You’ve had a knot in your stomach for years. No matter what you do, you can’t seem to figure out what he needs. Why can’t he be happy? Why does he think so negatively? Why is he shrouded in darkness all the time? Will it ever get any better than this?
As a parent, it’s vital that your answer to yourself is YES! And don’t ever let “yes!” go!
If you don’t see the path forward that includes optimism, happiness, social norms, emotional regularity, mental clarity, futuristic vision, and stability in introspection, how will your son or daughter ever feel like it’s possible? You can’t give up.
His or her life depends on it.
Suicide is the result of no hope.
Suicide is the result of social pressures, influences, and attitudes overcoming individual self worth.
Suicide is the result of a life that collapses under the weight that comes from self hate.
Suicide is the result of being so heavily burdened by failure, ugliness, and consistently feeling undesirable in every community that he or she wishes, or longs to be a part of, that in order to get rid of that weight it seems like it’s a lot easier to just get rid of himself or herself.
So before you even begin to accept the idea that your endless suffering and limitless sacrificing might be over if your child were to act on his or her ideations let me paint you a real picture.
Suicide is horrible. It’s gut wrenching pain.
It’s a 120 mph head on collision that leaves unrecognizably mangled up metal, plastic, rubber and glass. The smells, the sights, the sounds. The only one that gets to escape the pain of the aftermath will be your son, the driver, the only one that actually died. Everyone else in the car gets to spend the next 6 months in Critical Condition, barely grasping on to life, not sure if their own existence is worth it anymore.
You get what I’m saying?
So if you’re tired, if you’re exhausted, if you’re unbelievably spent from all of the worrying, stressing, anxiety and even your own depression that has come as a result of feeling so responsible for the health of your child and failing miserably, then let me be the first to give you permission.
Permission to do what?
I’m giving you permission to admit something that you’ve been denying.
You can’t control your child into happiness and health.
That’s what you’ve been doing right? You feel like your worrying is protecting him. You feel like your fear is building up walls to help him stay alive. You feel like if you just keep focusing on his pain and his challenges all the time and try to just come up with a solution, that all of these problems will go away right?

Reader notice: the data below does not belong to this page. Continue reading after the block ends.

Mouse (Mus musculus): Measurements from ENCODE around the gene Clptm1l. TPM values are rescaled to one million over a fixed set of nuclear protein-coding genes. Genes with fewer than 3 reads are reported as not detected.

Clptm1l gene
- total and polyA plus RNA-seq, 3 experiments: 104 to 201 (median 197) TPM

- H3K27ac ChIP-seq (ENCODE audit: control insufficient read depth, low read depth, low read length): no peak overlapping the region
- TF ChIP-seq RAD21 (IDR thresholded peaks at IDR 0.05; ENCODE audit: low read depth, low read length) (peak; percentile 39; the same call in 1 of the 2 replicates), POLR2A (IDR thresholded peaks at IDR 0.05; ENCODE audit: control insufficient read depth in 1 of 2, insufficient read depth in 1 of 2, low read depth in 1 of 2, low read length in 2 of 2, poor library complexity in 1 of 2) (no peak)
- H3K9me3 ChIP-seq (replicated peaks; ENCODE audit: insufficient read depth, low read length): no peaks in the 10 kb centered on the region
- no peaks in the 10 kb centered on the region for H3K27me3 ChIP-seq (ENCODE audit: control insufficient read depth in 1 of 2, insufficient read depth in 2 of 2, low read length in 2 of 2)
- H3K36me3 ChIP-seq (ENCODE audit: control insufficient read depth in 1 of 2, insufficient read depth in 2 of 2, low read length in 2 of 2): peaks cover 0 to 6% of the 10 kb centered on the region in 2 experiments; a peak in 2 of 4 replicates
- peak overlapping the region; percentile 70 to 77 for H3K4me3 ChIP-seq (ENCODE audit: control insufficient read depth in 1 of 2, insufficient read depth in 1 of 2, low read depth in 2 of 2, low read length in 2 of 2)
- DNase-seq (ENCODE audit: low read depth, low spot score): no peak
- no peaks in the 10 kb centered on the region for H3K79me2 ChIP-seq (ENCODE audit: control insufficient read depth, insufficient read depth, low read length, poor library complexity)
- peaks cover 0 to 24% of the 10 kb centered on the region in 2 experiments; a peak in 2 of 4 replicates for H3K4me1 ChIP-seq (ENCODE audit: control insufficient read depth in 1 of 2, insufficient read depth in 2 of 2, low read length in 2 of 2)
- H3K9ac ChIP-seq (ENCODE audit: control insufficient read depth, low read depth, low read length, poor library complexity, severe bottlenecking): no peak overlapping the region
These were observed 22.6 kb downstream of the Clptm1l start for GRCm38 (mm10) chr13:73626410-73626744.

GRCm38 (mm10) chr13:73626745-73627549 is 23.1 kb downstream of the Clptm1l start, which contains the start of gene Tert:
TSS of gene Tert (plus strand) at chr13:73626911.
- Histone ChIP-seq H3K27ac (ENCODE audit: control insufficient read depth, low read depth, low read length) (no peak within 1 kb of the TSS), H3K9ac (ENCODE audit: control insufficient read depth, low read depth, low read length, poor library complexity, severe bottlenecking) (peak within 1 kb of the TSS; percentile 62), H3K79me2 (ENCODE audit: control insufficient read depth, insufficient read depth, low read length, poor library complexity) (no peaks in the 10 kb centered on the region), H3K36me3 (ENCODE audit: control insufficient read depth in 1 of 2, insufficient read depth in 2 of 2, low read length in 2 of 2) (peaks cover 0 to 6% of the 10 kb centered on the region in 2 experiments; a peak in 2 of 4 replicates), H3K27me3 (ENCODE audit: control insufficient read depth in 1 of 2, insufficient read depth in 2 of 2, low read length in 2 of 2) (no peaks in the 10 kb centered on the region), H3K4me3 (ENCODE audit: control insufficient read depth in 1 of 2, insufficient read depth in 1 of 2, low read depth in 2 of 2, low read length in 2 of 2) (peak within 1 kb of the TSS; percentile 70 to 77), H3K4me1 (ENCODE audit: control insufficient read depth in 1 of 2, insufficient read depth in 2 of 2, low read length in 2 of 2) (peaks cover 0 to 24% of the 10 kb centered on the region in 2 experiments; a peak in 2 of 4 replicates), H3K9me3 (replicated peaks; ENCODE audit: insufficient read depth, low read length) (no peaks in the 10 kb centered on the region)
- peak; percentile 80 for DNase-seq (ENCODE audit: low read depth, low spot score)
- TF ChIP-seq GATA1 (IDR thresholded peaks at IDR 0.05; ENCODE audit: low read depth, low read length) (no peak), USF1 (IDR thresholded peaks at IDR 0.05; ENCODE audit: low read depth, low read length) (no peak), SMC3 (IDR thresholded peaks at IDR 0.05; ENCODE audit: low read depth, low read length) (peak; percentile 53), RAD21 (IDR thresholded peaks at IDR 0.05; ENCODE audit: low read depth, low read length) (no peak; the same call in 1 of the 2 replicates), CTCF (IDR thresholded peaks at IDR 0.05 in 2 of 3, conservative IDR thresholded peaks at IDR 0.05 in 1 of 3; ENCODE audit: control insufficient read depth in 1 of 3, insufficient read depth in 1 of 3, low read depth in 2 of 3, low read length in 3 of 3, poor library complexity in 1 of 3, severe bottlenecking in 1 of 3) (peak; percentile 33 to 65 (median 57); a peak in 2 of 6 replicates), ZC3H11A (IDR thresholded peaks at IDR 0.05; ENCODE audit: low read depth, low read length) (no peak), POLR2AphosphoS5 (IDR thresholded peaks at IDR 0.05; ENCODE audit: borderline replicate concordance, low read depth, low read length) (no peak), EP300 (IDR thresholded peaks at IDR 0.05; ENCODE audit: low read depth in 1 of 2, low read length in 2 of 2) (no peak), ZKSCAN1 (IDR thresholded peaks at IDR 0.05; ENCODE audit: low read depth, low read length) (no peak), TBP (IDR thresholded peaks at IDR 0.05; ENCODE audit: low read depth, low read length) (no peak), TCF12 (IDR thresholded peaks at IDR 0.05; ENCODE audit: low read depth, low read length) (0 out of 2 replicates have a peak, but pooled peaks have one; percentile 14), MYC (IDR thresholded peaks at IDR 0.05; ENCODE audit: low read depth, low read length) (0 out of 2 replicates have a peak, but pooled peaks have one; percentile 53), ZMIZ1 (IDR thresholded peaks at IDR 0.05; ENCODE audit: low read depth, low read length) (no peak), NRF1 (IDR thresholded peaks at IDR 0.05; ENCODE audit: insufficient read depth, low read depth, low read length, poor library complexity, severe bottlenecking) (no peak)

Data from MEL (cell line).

Mental illness doesn’t work the way we think it does.
Mental illness doesn’t go away.
Mental illness is a disease. And it’s not your fault that your child has this disease. It’s not his or her fault either.
So you have my permission to admit that you don’t have the Power to control this situation away. Accept that his fate is out of your hands. Accept that he may have this illness for the rest of his life. Accept it. Admit that you are powerless to control it.
Only after you admit that, can you finally be of real help to your kid. ( I use the term kid to include your children long into their mid-life years, because in your mind, they’ll always be your kid right?).
Once that burden is permitted to go, what does that leave behind?
It’s like being dealt a whole new hand. Your first hand was nothing but 2’s, 3’s, and 4’s. Your new hand has an Ace of Spades, two kings, a Queen and a Jack.
Letting go of your need to control the situation and it’s outcome has given you options.
All the options will help you see that the future has many possible roads, and that there are plenty of chances for happiness, hope, and peace.
You may be surprised by what happens next.
From here you can unconditionally love. You can support. You can listen without fear or judgment about what you hear, or what it means. You don’t have to understand it. You just need to be there, full of love, hope, and optimism about where you and your child are headed — UP!
Hey everybody- Aaron here, founder of Suicide Sucks. I’m writing this article for a friend of mine that has been struggling for years under the weight of her son’s mental illnes. I just want her to know that I admire her, and boy do I look up to her for her strength and stamina, because it’s literally been years of anxiety, worry, and fear of losing her boy. I’m hoping I can give this article to her as a way of supporting her efforts, strengthening her feeble hands, and lifting her lowered gaze. I just want you to know there’s hope, and I know that because I feel it as I consider how much love I have for you and your son. Hopefully I can pass a bit of this feeling over to you through this article.
If you know a parent with a struggling child, please forward them this article so they can be strengthened by it as well.